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A Real Eye-opener: Researchers Uncover Which Gender Is Losing Sleep PDF Print E-mail
Wednesday, 12 August 2009 17:13
Even with growing progress toward gender equality in the workplace, women continue to carry the most responsibility for family care, a load that according to a new study could indicate why women report more sleep disruption than men.
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Oxygen Treatment Hastens Memory Loss In Alzheimer's Mice PDF Print E-mail
Wednesday, 12 August 2009 17:04
A 65-year-old women goes into the hospital for routine hip surgery. Six months later, she develops memory loss and is later diagnosed with Alzheimer's Disease. Just a coincidence? Researchers at the University of South Florida and Vanderbilt University don't think so. They suspect that the culprit precipitating Alzheimer's disease in the elderly women may be a routine administration of high concentrations of oxygen for several hours during, or following, surgery – a hypothesis borne out in a recent animal model study.
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Temp Work Strains Employee Mental Health, Study Finds PDF Print E-mail
Tuesday, 11 August 2009 09:50
Workers hired for temporary, contract, casual or fixed-term positions are at risk for increased mental health problems, according to research to be presented at the annual meeting of the American Sociological Association.
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Avian Influenza Strain Primes Brain For Parkinson's Disease PDF Print E-mail
Tuesday, 11 August 2009 09:45
At least one strain of the H5N1 avian influenza virus leaves survivors at significantly increased risk for Parkinson's disease and possibly other neurological problems later in life, according to new research from St. Jude Children's Research Hospital.
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People With Lots Of Working Memory Are Not Easily Distracted PDF Print E-mail
Sunday, 09 August 2009 17:20

"That blasted siren. I can't focus." That reaction to undesired distraction may signal a person's low working-memory capacity, according to a new study.

Based on a study of 84 students divided into four separate experiments, University of Oregon researchers found that students with high memory storage capacity were clearly better able to ignore distractions and stay focused on their assigned tasks.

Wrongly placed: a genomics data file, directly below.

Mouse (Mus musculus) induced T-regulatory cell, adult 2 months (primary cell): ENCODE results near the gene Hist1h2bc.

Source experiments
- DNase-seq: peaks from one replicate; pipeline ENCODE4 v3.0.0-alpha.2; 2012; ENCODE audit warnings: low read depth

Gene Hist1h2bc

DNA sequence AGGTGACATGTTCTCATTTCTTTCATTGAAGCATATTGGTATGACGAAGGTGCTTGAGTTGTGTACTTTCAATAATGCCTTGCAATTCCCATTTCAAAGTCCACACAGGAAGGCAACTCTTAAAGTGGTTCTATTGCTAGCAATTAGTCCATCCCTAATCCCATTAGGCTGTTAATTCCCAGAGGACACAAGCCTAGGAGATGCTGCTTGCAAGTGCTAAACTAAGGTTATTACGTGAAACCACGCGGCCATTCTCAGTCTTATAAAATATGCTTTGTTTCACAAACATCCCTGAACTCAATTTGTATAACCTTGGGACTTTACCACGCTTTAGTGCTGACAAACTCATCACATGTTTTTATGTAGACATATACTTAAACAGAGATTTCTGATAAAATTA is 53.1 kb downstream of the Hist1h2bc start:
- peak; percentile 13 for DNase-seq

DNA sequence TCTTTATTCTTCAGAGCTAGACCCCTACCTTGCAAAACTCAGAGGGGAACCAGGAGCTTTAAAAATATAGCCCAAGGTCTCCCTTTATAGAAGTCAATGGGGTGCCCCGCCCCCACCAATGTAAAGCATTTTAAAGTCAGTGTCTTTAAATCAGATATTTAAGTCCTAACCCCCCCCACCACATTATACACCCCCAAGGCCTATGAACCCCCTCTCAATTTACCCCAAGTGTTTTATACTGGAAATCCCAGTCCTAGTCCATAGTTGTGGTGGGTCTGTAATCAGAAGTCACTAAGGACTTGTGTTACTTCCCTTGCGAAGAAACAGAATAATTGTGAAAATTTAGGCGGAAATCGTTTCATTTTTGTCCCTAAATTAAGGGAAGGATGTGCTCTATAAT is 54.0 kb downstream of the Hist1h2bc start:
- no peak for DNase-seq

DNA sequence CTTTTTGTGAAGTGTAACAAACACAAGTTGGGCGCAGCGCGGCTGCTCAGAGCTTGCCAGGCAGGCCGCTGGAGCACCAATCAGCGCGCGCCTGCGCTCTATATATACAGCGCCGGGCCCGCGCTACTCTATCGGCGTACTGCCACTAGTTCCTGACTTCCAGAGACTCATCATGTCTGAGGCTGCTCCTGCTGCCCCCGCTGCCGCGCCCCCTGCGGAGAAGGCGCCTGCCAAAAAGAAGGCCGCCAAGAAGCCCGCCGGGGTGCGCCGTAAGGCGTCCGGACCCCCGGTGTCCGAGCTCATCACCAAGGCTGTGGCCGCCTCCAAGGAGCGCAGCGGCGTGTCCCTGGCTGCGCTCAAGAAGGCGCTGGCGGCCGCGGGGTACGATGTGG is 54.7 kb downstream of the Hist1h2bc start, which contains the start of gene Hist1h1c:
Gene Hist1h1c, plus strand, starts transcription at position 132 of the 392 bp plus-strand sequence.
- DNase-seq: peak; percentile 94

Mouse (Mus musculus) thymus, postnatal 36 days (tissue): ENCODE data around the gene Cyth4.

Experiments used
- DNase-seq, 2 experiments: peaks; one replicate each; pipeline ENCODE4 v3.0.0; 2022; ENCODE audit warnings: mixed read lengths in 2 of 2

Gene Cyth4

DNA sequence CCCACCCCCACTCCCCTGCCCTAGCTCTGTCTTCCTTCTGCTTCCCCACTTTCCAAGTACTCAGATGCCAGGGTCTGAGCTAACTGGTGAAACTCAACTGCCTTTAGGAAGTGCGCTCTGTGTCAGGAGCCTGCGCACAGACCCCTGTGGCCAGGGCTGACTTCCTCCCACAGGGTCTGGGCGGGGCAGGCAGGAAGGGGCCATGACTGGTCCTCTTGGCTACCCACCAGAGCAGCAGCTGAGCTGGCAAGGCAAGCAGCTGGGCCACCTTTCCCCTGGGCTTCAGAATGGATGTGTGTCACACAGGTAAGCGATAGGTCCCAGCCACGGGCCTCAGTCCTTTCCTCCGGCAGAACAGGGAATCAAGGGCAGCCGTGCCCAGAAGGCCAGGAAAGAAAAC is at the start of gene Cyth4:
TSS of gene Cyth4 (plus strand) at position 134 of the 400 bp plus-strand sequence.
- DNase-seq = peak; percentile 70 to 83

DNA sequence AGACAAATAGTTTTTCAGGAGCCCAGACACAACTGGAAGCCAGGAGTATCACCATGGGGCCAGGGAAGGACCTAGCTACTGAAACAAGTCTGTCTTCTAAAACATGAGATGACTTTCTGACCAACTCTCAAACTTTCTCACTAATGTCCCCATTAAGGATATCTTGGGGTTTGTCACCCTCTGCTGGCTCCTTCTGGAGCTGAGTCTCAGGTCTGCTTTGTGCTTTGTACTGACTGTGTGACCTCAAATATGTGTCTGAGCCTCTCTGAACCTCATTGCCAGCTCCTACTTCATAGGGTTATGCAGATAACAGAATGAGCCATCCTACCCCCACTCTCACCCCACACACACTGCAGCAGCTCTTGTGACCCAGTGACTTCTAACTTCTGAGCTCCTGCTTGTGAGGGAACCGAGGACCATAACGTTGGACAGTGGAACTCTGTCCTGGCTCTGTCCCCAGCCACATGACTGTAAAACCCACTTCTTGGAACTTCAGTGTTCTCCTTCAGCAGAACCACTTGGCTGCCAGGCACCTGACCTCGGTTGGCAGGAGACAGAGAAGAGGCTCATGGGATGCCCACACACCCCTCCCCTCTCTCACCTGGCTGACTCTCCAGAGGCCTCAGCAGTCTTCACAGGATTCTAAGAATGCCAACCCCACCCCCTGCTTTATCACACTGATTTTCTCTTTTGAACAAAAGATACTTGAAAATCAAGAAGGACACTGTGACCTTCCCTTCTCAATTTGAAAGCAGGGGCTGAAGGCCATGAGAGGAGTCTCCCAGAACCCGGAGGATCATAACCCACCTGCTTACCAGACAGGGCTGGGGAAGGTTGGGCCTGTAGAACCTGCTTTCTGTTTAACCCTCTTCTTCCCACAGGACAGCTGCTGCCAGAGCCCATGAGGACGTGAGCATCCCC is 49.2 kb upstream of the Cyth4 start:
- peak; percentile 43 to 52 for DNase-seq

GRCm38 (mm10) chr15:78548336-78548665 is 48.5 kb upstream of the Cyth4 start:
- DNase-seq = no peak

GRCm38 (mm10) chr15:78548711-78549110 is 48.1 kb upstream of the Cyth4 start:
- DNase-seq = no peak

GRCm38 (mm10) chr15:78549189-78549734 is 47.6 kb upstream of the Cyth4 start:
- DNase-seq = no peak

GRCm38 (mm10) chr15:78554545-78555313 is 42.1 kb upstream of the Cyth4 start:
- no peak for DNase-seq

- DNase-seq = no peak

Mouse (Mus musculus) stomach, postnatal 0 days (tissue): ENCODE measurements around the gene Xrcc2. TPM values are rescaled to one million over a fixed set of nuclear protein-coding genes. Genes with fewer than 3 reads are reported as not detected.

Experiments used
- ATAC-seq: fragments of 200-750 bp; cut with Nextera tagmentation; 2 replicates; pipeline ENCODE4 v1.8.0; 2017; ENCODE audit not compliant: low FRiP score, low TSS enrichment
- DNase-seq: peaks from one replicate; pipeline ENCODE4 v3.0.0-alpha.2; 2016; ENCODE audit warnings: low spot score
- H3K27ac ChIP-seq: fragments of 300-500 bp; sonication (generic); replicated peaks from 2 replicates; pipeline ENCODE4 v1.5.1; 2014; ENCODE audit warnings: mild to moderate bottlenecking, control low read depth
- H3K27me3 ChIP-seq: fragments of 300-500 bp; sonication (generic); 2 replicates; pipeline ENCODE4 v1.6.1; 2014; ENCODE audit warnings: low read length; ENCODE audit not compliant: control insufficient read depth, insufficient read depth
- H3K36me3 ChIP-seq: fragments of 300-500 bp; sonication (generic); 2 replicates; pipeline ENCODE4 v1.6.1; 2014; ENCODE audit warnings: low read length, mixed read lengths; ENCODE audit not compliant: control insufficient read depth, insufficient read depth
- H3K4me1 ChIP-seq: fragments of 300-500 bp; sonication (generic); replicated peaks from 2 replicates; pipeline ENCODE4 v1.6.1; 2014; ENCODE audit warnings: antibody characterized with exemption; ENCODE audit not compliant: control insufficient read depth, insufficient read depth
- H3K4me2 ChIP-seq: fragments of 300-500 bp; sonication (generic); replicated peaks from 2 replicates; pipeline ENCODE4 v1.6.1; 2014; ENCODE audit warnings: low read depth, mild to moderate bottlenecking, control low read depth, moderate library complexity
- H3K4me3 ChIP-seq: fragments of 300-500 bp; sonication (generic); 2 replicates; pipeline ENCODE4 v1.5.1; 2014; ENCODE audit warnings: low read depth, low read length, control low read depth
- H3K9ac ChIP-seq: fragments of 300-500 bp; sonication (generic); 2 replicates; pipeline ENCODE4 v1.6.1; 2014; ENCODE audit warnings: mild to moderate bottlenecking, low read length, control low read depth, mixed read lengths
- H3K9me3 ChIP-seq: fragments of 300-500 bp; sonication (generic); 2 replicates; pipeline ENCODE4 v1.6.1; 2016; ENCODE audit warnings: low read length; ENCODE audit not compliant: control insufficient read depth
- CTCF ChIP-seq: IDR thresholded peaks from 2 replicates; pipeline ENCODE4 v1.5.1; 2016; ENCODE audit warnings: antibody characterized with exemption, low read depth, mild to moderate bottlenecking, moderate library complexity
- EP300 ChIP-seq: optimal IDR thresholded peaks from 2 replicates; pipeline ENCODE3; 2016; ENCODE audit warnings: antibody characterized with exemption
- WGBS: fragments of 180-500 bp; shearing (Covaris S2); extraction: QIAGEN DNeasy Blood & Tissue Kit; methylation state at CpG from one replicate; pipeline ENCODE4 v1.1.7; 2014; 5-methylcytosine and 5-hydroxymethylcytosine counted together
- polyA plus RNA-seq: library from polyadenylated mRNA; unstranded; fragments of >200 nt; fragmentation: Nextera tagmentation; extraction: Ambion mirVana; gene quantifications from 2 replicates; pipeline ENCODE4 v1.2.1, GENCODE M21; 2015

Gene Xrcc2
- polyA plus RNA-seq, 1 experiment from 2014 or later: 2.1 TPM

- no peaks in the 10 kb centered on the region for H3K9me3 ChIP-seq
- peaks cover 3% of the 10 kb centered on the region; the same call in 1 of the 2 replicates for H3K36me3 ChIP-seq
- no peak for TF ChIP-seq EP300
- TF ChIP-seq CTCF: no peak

Principal investigator Edward K. Vogel, a UO professor of psychology, compares working memory to a computer's random-access memory (RAM) rather than the hard drive's size -- the higher the RAM, the better processing abilities.

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Non-invasive Brain Surgery Moves A Step Closer PDF Print E-mail
Friday, 07 August 2009 15:33

A team of researchers working at the MR-Center of the University Children's Hospital in Zürich has completed a pilot study using transcranial MR-guided focused ultrasound to treat 10 patients with neuropathic pain.

The origin of chronic pain in these patients included post amputation phantom limb syndrome, nerve injury, stroke, trigeminal neuralgia and post herpetic neuralgia from shingles.

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Looking At Language: Eye Movements Of Parkinson’s Disease Patients During Sentence Comprehension Support Subcortical Role In Processing Syntax PDF Print E-mail
Friday, 07 August 2009 15:24

The study of the neural basis of language has largely focused on regions in the cortex – the outer brain layers thought by many researchers to have expanded during human evolution. Research at Brown University’s Department of Cognitive and Linguistic Sciences, reported in the September Issue of Cortex, adds to evidence that deeper, subcortical regions are also critical by pinpointing when Parkinson’s disease patients have difficulty while processing grammatically complex sentences.